• Photographic Memory: Ceony.
  • Teacher/Student Romance: Ceony is Thane's apprentice, and winds up falling for him.
  • Why Did It Have to Be Snakes?: Ceony has a crippling fear of water. So naturally...
    • In the first book, the villain is hiding in a cave along a steep rocky shoreline, and Ceony has to climb down the slippery rocks and risk falling into the ocean.
    • In the second, Ceony and Emery are in a buggy that plunges into a river. She is paralyzed with fear, and useless in getting out. Emery has to get her out of the buggy and carry her to safety.

    Tropes specific to The Paper Magician 
  • A-Cup Angst: During the flashback to Emery Thane's wedding, Ceony notes "with some chagrin" that the bride's chest is bigger than hers.
  • And Show It to You: Lira shows up out of nowhere and rips out Thane's heart about a third of the way through the book. Ceony manages to Fold a temporary prosthetic heart, then spends the rest of the book trying to get Thane's real heart back.
  • Artistic License – Biology: While Ceony is travelling through Mg. Thane's heart, the book depicts a valve between the second and third chambers of the heart. Human hearts do not have a valve there. note  And this is after Ceony has spent time specifically studying anatomical diagrams of the heart, which gives the impression that the character has done more research than the author who wrote her.
  • Blow You Away: Thane shows Ceony how to Fold a paper fan that produces gusts of wind. In his words, "Made well, it can give gusts that would embarrass a thunderstorm." Ceony puts it to good use later.
  • Chekhov's Skill: Thane has Ceony study some books of human anatomy, presumably because he found the knowledge useful when building his origami skeleton servant. She uses this knowledge to Fold a prosthetic heart for Thane.
  • Conveniently an Orphan: Ceony finds out that both of Thane's parents died when he was three years old.
  • Drama Bomb: The first section of the book follows Ceony around the house as she studies, wonders about Thane's background and what he does when he leaves the house, and cooks. Then a vaguely-foreshadowed villain literally appears from nowhere and rips Thane's heart out of his chest. Yeesh.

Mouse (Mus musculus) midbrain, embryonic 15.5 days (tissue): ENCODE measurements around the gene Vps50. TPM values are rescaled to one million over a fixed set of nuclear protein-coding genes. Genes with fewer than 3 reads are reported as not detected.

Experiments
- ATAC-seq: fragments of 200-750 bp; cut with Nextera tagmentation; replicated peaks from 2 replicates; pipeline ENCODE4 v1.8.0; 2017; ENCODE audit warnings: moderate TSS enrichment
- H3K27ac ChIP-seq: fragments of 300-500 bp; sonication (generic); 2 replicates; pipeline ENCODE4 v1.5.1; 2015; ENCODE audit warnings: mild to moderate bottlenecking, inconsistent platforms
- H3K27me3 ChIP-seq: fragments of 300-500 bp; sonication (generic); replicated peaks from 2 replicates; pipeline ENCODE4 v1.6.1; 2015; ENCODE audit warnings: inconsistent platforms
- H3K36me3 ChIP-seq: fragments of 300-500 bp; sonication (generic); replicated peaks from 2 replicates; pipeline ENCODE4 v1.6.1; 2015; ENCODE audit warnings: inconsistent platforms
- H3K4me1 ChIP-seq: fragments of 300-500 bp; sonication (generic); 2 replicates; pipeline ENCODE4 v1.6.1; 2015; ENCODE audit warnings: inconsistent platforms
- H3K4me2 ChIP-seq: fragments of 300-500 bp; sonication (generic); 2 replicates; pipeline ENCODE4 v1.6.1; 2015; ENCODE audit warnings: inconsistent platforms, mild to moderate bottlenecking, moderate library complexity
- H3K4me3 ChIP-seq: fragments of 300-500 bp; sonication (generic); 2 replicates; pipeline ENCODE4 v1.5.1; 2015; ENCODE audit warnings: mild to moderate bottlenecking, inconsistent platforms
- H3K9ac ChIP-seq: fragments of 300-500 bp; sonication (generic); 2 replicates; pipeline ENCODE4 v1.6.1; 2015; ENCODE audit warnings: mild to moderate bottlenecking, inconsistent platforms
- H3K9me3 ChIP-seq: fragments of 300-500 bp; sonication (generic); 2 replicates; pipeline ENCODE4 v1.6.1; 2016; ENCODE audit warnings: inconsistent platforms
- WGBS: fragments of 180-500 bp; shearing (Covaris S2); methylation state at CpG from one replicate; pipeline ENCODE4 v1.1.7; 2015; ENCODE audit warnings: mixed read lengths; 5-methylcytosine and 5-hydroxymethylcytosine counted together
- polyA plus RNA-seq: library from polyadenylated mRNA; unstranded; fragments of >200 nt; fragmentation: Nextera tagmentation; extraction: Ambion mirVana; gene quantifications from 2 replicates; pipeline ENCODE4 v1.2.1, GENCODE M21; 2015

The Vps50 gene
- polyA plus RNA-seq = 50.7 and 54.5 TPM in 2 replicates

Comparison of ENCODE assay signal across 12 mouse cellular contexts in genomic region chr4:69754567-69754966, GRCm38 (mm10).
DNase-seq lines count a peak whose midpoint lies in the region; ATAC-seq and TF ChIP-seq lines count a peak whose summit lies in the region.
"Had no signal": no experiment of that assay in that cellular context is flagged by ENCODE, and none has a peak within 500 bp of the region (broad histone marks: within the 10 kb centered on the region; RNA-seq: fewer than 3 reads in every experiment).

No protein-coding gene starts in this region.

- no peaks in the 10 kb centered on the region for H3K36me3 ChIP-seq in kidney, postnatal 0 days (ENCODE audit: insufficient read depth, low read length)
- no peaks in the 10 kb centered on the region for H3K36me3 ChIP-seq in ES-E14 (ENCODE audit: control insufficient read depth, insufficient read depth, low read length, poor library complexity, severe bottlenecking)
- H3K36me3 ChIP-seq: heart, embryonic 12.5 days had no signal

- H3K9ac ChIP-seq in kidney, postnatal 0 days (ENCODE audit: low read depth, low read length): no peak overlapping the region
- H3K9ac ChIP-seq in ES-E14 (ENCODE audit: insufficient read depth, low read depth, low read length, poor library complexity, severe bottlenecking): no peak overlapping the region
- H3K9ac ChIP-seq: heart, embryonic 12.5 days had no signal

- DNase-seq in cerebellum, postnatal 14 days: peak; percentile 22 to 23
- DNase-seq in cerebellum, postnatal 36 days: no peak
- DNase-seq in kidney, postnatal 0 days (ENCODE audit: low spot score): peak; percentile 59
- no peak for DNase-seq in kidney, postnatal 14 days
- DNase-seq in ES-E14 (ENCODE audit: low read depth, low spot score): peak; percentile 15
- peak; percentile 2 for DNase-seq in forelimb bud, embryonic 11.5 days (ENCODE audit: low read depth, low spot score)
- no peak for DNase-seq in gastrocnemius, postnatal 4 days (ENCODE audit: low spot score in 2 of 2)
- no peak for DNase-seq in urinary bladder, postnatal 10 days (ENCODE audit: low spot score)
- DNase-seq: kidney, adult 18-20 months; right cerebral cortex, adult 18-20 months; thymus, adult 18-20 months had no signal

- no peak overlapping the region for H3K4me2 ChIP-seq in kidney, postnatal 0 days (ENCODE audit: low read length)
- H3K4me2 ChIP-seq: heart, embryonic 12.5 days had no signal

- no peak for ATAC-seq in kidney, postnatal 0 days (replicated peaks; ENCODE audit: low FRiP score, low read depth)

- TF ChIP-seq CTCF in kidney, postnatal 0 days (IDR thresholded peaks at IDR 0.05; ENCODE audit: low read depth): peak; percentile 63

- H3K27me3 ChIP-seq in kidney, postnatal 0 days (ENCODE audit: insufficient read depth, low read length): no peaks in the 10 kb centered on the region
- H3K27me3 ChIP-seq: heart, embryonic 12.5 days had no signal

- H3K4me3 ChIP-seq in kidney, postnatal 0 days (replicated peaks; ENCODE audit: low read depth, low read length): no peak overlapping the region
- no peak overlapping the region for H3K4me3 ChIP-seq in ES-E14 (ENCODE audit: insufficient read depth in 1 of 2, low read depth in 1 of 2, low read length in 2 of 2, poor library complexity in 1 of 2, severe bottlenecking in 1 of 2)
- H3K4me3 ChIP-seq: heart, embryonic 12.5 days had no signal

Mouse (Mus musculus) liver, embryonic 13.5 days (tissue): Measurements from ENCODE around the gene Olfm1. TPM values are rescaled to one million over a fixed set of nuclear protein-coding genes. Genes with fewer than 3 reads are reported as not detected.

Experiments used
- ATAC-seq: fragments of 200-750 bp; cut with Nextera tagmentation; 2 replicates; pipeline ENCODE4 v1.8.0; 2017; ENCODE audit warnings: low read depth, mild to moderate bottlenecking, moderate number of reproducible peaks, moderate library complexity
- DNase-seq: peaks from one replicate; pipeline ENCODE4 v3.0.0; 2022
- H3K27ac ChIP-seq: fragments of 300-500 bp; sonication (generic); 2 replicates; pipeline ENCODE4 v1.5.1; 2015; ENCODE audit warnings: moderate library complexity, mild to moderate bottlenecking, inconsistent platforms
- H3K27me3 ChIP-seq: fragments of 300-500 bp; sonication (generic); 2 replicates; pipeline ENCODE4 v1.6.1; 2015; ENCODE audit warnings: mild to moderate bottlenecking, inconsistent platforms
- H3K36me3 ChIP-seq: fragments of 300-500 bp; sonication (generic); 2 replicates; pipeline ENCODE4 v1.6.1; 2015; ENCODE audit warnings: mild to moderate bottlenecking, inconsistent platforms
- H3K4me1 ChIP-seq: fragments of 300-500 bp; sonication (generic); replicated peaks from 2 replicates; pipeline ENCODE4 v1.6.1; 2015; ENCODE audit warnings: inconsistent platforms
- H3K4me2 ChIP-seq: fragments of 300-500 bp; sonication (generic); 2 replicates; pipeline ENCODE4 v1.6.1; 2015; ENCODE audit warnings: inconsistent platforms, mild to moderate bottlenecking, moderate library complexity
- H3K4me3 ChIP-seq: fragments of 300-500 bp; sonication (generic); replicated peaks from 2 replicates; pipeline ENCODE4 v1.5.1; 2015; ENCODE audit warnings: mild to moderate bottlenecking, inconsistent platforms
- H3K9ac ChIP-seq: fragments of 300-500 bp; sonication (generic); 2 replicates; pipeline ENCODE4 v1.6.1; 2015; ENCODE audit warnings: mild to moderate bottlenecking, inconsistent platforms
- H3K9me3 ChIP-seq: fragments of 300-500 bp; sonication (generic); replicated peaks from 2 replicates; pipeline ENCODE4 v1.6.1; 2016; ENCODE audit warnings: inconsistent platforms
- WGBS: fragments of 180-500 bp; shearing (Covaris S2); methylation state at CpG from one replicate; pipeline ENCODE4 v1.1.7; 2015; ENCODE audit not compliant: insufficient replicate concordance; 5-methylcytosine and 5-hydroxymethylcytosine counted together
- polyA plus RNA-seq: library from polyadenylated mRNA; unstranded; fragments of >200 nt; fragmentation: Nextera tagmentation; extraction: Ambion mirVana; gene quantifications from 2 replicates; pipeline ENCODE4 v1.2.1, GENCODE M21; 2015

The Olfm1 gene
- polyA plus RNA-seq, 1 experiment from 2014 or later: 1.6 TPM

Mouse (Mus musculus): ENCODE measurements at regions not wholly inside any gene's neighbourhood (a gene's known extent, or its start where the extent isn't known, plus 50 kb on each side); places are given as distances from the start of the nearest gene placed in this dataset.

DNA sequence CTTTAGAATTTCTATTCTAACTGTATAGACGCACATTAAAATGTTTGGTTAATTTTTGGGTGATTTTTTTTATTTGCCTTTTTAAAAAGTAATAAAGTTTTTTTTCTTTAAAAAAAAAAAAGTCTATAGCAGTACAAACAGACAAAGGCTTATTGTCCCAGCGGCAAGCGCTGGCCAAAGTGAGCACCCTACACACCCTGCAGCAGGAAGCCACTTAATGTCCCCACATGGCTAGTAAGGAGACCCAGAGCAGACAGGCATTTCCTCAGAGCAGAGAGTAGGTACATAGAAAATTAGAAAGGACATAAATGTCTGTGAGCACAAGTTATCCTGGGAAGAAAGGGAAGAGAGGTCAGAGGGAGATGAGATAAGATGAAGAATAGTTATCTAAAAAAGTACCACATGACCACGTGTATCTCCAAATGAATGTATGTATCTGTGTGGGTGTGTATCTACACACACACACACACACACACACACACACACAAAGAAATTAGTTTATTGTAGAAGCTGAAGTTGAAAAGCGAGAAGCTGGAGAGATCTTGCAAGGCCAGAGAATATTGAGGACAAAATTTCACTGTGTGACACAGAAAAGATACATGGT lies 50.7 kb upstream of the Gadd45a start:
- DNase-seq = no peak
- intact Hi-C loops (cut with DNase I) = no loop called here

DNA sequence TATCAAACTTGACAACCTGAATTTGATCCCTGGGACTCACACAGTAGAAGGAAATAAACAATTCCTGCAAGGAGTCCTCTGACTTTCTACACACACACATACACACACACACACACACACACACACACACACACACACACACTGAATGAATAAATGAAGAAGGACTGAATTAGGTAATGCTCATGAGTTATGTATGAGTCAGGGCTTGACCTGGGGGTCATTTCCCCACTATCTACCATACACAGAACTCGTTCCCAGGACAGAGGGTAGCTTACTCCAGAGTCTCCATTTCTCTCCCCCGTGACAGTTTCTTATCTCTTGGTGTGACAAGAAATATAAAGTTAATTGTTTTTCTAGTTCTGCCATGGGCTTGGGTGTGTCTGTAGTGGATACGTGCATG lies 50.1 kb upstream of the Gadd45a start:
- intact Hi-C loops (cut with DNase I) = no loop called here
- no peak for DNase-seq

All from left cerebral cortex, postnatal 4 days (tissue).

• 11th-Hour Superpower: At the very end of her long struggle with the villain, Ceony discovers that if she writes something about Lira on paper with Lira's blood, and then reads it aloud, it will happen to Lira. This is arguably a variation on an earlier spell that also harnesses the connection between paper and writing, but the effect is completely different.
  • Exact Words: The explanation of how Excision (flesh magic) was invented plays on this, specifically the definition of "manmade".
    Mg. Phillips: Materials magic can only be performed through manmade materials, of course, but someone many, many years ago concluded that because humans begot humans, people were also manmade, and thus the dark arts began. Now, turn to page one twenty-six in your text—
  • "Fantastic Voyage" Plot: Ceony winds up shrunk down and traveling through Mg. Thane's heart. As she travels, she phases back and forth between the physical heart and a metaphorical heart (desires, fears, etc.), making this an unusual hybrid with Journey to the Center of the Mind.
  • Femme Fatale: Lira has the looks, and her behavior definitely fits in the scene where she convinces her just-signed-the-divorce-papers ex-husband Thane to let her spend the night and not rat her out to the police. He knows she's mixed up in dark magic, but she wears him down with a well-applied blend of feigned regret and seduction.
  • Guns Are Worthless: Ceony tries shooting Lira when they meet in the cave. Lira immediately heals the wound. The gun is a single-shot pistol, and Ceony doesn't have a second bullet.
  • Heart Is an Awesome Power: Ceony initially has a dismissive attitude towards Folding, and would really prefer to become a Smelter (a metal magician). In fact, the entire country seems to have this attitude; there are only twelve paper magicians left in Britain, and so few students are interested in the field that Ceony's school has to assign people to become Folders (including Ceony herself) just to keep the specialty from dying out. Emery Thane himself was disdainful of Folding in his younger days, and was also assigned to the field against his will. He got over it. But by the end of the book, Ceony comes to have a great appreciation and respect for the power of Folding. And who wouldn't? You can create origami-animal servants, predict the future, summon gusts of wind, shield yourself from projectiles...